AN ELECTROANALYTICAL ASSESSMENT OF ORGANIC REDOX TRANSFORMATIONS IN BATTERY AND ELECTROSYNTHETIC APPLICATIONS
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Gannett, Cara Noel
Organic molecules are capable of diverse redox chemistries. This capability has traditionally been utilized by employing oxidizing and reducing agents in synthetic transformations. However, this method often requires the use of hazardous and environmentally harmful chemicals and is limited in terms of selectivity and applications. Electrochemical techniques enable a more precise control of these processes and can eliminate the need for these undesirable reagents. Further, these redox reactions can be utilized in a reversible manner for applications in energy storage devices. Herein, we employ electroanalytical techniques to explore the redox chemistry of organic materials in energy storage and electrosynthetic applications. We begin by reviewing the literature of high-power organic materials as battery electrodes to elucidate properties which enable high-rate capabilities. Based on our findings, we successfully developed a novel family of polymeric species sharing a diphenyl-phenazine redox-active moiety which exhibited impressive energy and power density capabilities as battery electrode materials. We proceeded to examine properties which enabled such high-performance through systematic studies of the impact of polymer structure and the interactions between redox-active species and charge compensating ions. In the final chapter, we apply electroanalytical techniques to organic reactions driven by electrochemical stimuli. With these methods, we examined the mechanisms of several electrochemically driven transformations and identified critical properties which determine reaction outcome. The mechanistic studies explored throughout this dissertation are intended to provide insight for future development and optimization of organic electrochemical systems.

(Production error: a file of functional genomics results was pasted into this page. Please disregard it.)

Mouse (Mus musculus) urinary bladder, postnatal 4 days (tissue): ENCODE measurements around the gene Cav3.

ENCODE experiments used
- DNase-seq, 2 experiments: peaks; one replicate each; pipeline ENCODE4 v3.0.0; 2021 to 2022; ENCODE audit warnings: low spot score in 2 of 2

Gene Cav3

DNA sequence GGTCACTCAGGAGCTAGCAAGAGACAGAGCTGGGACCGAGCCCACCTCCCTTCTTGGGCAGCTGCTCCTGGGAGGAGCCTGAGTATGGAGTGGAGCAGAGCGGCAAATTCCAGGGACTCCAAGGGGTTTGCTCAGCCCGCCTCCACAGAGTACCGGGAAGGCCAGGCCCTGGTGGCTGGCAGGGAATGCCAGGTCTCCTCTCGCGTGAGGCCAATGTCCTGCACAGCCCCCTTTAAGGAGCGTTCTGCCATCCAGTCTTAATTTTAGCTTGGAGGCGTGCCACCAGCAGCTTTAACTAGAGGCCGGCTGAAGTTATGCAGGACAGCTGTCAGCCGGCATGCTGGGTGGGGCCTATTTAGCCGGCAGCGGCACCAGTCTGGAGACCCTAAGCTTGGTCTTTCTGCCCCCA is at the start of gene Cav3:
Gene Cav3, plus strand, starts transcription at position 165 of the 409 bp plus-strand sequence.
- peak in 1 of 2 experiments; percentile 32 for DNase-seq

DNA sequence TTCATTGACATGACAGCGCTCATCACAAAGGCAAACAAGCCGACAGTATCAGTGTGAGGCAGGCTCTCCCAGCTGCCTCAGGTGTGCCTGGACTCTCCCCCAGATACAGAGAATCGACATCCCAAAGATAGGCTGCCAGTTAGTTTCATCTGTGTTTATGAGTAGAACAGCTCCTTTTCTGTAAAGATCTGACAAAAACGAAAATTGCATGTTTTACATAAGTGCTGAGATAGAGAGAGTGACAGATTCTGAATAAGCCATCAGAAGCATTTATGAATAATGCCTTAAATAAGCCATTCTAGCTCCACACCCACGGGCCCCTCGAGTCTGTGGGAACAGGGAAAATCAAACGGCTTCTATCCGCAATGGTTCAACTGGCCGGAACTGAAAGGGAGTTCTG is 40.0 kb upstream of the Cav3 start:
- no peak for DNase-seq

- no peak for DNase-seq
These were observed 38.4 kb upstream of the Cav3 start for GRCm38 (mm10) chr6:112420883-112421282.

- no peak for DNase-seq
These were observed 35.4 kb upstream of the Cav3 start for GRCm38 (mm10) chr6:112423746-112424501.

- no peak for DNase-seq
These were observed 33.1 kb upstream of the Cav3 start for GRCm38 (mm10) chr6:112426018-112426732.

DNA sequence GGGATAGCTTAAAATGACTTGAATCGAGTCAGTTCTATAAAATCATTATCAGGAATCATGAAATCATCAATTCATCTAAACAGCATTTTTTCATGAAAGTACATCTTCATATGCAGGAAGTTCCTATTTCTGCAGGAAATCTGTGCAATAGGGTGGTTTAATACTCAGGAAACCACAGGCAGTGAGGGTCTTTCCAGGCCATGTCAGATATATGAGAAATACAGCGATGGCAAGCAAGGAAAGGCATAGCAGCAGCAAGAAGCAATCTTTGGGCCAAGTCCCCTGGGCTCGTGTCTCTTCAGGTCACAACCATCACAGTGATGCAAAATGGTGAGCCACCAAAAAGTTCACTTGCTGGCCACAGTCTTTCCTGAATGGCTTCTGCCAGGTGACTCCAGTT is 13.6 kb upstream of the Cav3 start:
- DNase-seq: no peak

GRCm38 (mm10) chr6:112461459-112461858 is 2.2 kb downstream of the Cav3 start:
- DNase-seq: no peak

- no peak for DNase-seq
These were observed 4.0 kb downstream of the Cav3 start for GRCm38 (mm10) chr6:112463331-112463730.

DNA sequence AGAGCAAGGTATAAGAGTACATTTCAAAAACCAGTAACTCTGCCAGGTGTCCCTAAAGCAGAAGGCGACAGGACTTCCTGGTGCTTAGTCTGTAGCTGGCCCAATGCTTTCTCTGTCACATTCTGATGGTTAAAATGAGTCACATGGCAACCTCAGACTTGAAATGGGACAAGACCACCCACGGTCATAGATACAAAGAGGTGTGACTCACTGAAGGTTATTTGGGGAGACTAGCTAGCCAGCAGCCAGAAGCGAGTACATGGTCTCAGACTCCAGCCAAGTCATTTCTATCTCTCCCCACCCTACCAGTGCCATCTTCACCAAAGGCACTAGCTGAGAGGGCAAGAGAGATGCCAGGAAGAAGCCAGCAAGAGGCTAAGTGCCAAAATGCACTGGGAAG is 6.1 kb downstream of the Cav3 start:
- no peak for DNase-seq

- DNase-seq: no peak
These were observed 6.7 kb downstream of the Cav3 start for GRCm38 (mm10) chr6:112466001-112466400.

Batteries; Electroanalytical techniques; Electrochemistry; Electrosynthesis; Redox active polymers
Abruna, Hector D.
DiSalvo, Francis J.; Fors, Brett P.
Chemistry and Chemical Biology
Ph. D., Chemistry and Chemical Biology
Doctor of Philosophy
Attribution 4.0 International
dissertation or thesis
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